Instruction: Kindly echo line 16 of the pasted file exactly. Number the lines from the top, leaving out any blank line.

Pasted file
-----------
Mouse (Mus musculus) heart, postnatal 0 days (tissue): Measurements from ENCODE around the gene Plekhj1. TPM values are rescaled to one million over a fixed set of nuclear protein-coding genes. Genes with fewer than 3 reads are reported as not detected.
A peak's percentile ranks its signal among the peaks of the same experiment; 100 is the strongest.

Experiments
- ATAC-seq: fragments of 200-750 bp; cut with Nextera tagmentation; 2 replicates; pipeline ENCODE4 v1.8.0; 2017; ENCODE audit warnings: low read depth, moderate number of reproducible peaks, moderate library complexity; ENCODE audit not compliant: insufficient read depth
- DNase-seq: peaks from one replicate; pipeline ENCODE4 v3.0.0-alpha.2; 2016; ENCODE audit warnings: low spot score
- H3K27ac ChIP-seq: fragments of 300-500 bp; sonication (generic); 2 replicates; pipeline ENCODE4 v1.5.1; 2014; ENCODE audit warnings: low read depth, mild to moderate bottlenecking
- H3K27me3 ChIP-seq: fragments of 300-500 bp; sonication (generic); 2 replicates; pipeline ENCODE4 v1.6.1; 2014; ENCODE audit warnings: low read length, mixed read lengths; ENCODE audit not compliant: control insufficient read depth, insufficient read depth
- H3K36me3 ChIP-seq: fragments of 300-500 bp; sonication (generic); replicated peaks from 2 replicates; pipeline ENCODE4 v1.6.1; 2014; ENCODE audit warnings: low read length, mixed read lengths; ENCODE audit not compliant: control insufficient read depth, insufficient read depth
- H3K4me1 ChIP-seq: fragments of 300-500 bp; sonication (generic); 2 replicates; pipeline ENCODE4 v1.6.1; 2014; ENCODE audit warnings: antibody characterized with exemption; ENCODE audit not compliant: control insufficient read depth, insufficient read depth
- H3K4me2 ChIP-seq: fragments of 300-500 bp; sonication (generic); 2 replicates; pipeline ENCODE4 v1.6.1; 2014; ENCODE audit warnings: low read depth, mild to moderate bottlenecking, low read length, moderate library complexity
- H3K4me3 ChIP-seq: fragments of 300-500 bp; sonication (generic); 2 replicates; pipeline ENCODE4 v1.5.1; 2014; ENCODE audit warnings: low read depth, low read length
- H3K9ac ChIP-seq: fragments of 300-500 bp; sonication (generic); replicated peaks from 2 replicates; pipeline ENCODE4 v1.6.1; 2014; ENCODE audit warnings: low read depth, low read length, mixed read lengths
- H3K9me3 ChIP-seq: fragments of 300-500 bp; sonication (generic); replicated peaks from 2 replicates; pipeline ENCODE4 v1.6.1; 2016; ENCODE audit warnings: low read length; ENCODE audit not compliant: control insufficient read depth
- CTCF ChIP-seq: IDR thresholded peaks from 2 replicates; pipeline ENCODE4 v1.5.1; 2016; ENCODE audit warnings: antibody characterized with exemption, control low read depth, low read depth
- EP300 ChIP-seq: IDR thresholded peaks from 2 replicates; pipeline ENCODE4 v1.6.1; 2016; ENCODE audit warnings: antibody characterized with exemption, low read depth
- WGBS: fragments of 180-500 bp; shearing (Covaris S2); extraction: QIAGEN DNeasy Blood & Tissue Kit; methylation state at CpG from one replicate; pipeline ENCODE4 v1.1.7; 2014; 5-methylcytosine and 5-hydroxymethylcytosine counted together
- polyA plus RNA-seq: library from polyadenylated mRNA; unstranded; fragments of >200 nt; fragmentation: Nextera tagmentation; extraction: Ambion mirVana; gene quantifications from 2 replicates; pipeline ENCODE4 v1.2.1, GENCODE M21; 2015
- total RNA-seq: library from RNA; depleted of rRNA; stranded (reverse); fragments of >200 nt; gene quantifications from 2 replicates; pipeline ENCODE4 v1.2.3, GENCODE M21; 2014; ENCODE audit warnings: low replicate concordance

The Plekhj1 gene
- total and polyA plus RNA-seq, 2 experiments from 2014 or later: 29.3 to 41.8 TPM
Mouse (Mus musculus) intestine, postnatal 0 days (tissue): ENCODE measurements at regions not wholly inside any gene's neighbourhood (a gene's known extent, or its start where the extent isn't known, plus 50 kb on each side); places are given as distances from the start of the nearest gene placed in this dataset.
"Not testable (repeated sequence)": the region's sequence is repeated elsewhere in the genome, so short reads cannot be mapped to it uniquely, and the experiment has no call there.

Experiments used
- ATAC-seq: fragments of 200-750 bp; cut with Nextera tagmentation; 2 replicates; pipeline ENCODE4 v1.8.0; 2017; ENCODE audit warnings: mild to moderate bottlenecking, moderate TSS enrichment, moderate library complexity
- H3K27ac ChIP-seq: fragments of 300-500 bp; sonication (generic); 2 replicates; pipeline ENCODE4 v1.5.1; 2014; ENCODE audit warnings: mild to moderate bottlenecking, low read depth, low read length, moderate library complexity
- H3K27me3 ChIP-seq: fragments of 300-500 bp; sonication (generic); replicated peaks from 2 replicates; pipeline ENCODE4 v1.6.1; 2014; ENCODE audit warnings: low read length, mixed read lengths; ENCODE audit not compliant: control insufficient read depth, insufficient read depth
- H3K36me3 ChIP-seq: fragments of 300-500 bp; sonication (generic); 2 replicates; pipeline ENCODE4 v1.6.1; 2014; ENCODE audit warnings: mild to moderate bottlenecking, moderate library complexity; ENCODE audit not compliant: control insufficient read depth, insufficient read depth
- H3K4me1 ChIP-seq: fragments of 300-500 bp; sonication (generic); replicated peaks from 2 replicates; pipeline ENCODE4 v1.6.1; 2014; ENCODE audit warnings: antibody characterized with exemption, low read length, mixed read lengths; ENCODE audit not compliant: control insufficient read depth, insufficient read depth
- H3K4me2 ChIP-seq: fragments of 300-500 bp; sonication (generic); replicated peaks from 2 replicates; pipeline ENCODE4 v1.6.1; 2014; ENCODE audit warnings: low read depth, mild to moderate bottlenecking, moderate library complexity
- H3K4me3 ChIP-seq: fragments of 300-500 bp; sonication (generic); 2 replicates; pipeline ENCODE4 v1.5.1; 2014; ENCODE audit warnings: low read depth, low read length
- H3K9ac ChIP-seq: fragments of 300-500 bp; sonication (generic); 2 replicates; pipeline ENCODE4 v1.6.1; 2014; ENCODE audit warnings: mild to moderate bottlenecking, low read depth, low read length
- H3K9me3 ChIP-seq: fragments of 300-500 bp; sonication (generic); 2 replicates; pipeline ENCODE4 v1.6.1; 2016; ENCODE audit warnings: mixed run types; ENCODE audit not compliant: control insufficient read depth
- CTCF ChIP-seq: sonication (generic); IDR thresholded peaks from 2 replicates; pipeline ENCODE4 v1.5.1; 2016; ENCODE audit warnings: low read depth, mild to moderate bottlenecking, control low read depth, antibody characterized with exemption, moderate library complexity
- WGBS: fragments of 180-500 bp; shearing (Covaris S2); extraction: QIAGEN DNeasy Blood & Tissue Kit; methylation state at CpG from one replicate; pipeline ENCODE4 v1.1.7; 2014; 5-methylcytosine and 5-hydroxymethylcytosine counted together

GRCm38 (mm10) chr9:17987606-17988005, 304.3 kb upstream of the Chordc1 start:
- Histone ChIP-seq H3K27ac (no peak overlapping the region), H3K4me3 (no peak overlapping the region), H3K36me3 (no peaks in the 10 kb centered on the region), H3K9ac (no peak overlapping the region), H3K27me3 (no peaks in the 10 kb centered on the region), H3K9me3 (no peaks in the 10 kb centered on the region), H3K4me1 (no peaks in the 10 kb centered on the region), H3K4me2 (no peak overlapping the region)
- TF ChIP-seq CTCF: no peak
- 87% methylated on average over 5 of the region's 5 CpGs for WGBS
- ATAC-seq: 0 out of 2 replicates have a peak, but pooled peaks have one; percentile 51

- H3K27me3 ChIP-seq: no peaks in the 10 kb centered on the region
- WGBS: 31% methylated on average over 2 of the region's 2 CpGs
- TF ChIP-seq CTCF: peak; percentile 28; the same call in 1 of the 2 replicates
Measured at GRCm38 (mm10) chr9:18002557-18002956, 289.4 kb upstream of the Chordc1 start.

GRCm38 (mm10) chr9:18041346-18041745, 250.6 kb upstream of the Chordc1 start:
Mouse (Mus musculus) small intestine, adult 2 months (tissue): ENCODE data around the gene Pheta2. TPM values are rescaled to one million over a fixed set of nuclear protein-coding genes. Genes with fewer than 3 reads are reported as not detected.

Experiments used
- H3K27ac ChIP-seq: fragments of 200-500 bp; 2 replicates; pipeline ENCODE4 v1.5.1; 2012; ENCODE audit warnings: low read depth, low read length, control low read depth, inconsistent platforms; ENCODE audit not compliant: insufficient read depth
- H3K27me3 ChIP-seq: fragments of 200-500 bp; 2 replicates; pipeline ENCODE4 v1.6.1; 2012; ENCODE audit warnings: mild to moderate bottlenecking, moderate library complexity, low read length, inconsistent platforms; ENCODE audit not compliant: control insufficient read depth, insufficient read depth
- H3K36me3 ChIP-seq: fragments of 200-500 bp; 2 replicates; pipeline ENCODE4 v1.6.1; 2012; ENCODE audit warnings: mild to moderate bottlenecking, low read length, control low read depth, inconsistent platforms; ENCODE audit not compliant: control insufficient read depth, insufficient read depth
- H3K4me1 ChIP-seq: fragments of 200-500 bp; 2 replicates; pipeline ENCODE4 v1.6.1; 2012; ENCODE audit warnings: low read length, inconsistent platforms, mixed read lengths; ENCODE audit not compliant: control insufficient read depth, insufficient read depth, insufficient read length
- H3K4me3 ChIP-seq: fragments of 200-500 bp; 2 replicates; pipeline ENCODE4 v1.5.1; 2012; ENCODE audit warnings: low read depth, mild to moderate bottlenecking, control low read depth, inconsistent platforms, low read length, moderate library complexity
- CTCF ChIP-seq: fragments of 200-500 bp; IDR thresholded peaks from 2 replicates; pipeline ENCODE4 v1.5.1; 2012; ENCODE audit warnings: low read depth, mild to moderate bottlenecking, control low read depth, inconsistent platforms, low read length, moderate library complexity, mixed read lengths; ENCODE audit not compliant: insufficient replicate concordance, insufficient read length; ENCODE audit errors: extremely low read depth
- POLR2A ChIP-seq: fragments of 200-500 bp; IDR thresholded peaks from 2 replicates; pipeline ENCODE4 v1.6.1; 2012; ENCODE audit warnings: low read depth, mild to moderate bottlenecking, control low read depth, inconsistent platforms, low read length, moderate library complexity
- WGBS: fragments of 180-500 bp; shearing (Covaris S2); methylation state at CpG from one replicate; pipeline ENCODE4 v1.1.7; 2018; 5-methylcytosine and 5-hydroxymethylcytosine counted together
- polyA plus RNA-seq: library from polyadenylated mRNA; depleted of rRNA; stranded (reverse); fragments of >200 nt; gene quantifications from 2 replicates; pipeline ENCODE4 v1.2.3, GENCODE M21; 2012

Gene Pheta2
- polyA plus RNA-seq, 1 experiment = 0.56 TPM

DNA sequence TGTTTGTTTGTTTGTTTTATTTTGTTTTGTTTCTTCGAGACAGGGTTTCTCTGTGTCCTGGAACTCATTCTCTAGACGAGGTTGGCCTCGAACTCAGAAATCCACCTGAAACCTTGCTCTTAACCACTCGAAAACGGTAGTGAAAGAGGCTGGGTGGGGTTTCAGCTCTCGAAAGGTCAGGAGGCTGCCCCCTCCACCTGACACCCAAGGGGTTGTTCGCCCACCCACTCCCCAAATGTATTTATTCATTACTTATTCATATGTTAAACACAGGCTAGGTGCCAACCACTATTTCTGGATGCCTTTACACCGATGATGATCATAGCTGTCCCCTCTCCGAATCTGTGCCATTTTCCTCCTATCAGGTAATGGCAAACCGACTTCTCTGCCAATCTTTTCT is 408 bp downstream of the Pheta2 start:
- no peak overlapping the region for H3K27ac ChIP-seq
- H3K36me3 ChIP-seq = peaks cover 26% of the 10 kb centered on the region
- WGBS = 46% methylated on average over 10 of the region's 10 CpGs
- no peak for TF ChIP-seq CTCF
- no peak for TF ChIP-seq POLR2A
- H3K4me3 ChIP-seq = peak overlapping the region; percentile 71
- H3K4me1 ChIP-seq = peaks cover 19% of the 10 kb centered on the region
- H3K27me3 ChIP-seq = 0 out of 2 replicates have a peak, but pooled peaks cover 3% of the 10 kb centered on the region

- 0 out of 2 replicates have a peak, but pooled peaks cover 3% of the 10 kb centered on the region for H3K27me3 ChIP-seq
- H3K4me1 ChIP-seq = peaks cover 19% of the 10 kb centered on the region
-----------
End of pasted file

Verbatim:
- WGBS: fragments of 180-500 bp; shearing (Covaris S2); extraction: QIAGEN DNeasy Blood & Tissue Kit; methylation state at CpG from one replicate; pipeline ENCODE4 v1.1.7; 2014; 5-methylcytosine and 5-hydroxymethylcytosine counted together